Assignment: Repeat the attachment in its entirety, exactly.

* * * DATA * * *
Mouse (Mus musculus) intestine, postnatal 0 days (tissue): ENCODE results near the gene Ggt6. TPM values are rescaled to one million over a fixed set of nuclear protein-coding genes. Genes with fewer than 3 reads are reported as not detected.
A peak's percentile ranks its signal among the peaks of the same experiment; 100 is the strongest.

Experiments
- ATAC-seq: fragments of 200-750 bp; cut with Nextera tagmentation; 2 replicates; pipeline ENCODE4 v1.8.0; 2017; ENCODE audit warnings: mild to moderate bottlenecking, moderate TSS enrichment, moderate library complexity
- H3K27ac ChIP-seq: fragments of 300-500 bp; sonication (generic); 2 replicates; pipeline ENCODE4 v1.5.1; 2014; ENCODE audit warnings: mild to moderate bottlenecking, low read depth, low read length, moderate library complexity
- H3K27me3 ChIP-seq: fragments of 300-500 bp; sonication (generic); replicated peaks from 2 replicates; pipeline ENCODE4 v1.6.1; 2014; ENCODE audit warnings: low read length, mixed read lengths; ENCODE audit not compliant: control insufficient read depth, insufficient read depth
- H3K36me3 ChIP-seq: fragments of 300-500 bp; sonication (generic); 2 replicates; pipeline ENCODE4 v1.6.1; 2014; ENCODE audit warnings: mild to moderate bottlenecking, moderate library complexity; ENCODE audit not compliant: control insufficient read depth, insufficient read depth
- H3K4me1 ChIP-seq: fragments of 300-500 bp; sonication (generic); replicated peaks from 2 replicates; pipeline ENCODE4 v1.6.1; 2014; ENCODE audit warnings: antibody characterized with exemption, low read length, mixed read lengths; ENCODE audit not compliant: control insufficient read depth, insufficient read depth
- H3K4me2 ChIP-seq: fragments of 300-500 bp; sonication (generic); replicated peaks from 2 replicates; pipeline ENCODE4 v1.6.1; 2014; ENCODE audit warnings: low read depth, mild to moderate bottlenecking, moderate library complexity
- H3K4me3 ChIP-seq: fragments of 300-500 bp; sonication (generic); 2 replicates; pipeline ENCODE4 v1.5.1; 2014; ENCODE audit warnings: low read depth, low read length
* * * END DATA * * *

Mouse (Mus musculus) intestine, postnatal 0 days (tissue): ENCODE results near the gene Ggt6. TPM values are rescaled to one million over a fixed set of nuclear protein-coding genes. Genes with fewer than 3 reads are reported as not detected.
A peak's percentile ranks its signal among the peaks of the same experiment; 100 is the strongest.

Experiments
- ATAC-seq: fragments of 200-750 bp; cut with Nextera tagmentation; 2 replicates; pipeline ENCODE4 v1.8.0; 2017; ENCODE audit warnings: mild to moderate bottlenecking, moderate TSS enrichment, moderate library complexity
- H3K27ac ChIP-seq: fragments of 300-500 bp; sonication (generic); 2 replicates; pipeline ENCODE4 v1.5.1; 2014; ENCODE audit warnings: mild to moderate bottlenecking, low read depth, low read length, moderate library complexity
- H3K27me3 ChIP-seq: fragments of 300-500 bp; sonication (generic); replicated peaks from 2 replicates; pipeline ENCODE4 v1.6.1; 2014; ENCODE audit warnings: low read length, mixed read lengths; ENCODE audit not compliant: control insufficient read depth, insufficient read depth
- H3K36me3 ChIP-seq: fragments of 300-500 bp; sonication (generic); 2 replicates; pipeline ENCODE4 v1.6.1; 2014; ENCODE audit warnings: mild to moderate bottlenecking, moderate library complexity; ENCODE audit not compliant: control insufficient read depth, insufficient read depth
- H3K4me1 ChIP-seq: fragments of 300-500 bp; sonication (generic); replicated peaks from 2 replicates; pipeline ENCODE4 v1.6.1; 2014; ENCODE audit warnings: antibody characterized with exemption, low read length, mixed read lengths; ENCODE audit not compliant: control insufficient read depth, insufficient read depth
- H3K4me2 ChIP-seq: fragments of 300-500 bp; sonication (generic); replicated peaks from 2 replicates; pipeline ENCODE4 v1.6.1; 2014; ENCODE audit warnings: low read depth, mild to moderate bottlenecking, moderate library complexity
- H3K4me3 ChIP-seq: fragments of 300-500 bp; sonication (generic); 2 replicates; pipeline ENCODE4 v1.5.1; 2014; ENCODE audit warnings: low read depth, low read length